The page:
Seritage is an American real estate company (a REIT: Real Estate Investment Trust) founded in 2015 by Edward S. Lampert, the president and main shareholder of Sears Holdings.
The company appeared on the radar of investors when Warren Buffet personally invested in it
(rather than via Berkshire Hathaway) before returning to anonymity – for reasons we’ll elaborate on further below.
Sears Holdings, of which the woes of commercial subsidiaries Sears and K-Mart regularly make headlines
, has formed Seritage to dispose of a third party that’s capable to gradually buy back its sizeable real estate while its commercial footprint reduces.
After raising almost $3 billion of equity at the time of its constitution, Seritage immediately acquired 262 properties occupied by Sears (28 of which in joint-venture with GGP, Simon or Macerich).
After several transactions, the real estate company possesses now 253 properties (23 of which held via joint-ventures) situated all over the American territory and particularly in the heart of the ‘best’ states: California, Florida, New York, Texas, Illinois, etc.
Sears Holdings still rents 142 properties from Seritage. However, as Holdings gradually liquidates its declining commercial activities, the Sears and K-mart stores are being closed.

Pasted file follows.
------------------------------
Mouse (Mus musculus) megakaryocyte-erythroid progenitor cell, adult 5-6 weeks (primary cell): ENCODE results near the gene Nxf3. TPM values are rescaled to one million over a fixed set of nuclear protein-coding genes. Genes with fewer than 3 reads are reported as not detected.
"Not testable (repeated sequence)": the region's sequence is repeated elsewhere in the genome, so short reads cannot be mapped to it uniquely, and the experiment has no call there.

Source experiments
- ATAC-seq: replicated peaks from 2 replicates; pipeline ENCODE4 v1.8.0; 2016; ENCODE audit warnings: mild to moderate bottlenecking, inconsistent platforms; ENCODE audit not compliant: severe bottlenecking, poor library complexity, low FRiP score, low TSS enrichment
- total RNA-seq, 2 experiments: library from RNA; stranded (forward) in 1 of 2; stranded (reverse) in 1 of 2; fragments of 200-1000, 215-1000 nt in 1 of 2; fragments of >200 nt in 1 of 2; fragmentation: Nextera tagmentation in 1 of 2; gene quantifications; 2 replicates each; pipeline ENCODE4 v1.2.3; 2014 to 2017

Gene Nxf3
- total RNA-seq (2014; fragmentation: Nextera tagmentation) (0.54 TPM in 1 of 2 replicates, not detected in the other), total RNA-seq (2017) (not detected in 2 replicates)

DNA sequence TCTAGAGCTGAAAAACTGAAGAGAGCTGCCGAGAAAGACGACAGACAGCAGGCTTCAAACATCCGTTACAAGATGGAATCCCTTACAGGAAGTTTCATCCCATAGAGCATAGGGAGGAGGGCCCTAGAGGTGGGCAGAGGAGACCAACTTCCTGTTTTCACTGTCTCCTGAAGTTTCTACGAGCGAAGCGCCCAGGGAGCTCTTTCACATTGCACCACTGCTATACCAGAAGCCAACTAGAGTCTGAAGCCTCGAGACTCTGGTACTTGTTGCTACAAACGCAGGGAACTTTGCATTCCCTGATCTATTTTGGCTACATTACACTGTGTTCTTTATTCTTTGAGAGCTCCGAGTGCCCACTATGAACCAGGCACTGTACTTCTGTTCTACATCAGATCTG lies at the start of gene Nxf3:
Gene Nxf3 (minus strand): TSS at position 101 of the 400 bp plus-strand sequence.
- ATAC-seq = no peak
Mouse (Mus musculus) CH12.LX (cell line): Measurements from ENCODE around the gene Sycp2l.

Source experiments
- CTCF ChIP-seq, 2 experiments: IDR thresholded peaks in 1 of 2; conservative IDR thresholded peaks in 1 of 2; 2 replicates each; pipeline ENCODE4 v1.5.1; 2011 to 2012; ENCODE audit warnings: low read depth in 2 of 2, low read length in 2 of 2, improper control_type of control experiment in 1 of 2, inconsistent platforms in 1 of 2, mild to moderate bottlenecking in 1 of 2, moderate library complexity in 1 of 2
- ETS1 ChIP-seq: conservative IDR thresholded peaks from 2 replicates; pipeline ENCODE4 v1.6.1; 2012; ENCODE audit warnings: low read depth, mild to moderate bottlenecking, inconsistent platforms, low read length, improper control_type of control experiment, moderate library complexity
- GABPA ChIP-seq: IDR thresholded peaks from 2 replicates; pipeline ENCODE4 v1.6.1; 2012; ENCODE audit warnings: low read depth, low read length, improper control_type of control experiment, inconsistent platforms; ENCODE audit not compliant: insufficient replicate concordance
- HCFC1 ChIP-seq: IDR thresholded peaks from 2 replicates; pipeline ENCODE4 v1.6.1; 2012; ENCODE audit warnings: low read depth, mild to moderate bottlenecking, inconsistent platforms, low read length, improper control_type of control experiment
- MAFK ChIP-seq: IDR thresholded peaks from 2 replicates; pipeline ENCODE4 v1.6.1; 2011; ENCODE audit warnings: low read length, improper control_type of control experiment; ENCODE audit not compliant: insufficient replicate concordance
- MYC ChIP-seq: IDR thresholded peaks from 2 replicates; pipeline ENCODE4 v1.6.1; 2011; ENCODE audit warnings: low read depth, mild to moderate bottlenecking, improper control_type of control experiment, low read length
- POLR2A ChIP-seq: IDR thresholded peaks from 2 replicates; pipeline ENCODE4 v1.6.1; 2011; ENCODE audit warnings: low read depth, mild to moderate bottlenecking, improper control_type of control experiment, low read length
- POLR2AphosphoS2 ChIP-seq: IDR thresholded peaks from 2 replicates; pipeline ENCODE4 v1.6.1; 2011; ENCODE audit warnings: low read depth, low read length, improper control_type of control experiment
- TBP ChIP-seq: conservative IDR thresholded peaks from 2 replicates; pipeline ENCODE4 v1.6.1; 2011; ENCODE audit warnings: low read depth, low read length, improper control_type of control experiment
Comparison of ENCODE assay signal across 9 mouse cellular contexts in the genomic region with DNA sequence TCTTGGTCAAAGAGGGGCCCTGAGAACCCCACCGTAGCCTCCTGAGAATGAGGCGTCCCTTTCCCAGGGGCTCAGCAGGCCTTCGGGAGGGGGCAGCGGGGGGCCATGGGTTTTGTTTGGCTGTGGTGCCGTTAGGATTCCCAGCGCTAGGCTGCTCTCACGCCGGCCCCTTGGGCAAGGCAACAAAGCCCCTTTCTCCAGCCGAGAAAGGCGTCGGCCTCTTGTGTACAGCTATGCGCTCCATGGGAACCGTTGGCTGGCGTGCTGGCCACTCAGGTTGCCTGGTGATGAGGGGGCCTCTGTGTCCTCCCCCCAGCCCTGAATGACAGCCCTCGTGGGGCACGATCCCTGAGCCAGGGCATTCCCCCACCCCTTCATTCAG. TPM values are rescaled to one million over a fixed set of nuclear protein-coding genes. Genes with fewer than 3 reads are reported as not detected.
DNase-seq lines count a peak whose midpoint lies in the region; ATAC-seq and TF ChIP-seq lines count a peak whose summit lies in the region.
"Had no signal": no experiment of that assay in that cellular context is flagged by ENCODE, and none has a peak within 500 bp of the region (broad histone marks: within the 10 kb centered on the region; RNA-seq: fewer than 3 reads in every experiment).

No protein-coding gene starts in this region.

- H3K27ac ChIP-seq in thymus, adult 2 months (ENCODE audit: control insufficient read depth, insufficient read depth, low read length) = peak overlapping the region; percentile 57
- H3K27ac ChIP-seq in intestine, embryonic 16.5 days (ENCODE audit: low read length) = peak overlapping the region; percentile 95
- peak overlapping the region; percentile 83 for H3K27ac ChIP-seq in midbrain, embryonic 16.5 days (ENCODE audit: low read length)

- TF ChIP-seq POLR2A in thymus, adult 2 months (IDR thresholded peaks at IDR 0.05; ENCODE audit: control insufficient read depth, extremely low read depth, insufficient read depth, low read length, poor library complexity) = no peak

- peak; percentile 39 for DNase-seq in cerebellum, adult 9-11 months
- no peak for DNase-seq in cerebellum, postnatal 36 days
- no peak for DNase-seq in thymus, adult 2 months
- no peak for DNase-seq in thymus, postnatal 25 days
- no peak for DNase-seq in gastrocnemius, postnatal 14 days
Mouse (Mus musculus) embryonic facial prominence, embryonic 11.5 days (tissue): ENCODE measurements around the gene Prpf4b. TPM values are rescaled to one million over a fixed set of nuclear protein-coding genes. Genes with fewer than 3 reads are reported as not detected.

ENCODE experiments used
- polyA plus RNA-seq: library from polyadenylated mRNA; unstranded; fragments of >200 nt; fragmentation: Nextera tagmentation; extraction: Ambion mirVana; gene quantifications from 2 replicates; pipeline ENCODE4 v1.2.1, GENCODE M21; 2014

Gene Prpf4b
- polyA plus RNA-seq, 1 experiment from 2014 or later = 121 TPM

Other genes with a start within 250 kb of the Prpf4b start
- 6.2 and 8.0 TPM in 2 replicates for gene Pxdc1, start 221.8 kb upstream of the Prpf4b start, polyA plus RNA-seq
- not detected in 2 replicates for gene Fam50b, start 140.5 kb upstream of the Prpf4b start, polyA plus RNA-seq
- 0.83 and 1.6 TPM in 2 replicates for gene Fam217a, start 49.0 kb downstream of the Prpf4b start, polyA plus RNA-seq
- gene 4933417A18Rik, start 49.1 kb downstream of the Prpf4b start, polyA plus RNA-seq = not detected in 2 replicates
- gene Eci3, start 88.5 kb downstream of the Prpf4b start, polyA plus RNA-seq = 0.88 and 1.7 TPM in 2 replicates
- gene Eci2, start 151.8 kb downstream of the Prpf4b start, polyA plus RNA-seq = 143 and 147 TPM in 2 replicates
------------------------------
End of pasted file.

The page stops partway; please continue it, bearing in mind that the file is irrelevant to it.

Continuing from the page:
Seritage thus invests its capital to refurbish its strategically situated properties and then relets them to new tenants: stores (among which Primark
, featured here last month), restaurants, cinemas, congress centers, and consorts.
The last investor presentation
(from January 2018) clearly details the new tenant portfolio and features several iconic properties as a result of the current redevelopment.
The investment thesis here is very simple: after redevelopment, the square foot rented by Sears Holdings at an average of $4 is relet at an average of $17 to the new tenants.
Sears Holdings has indeed acquired its real estate decades ago: the long-term leases with a renewal option have thus been signed at average prices ($4 per square foot) that are completely outdated now.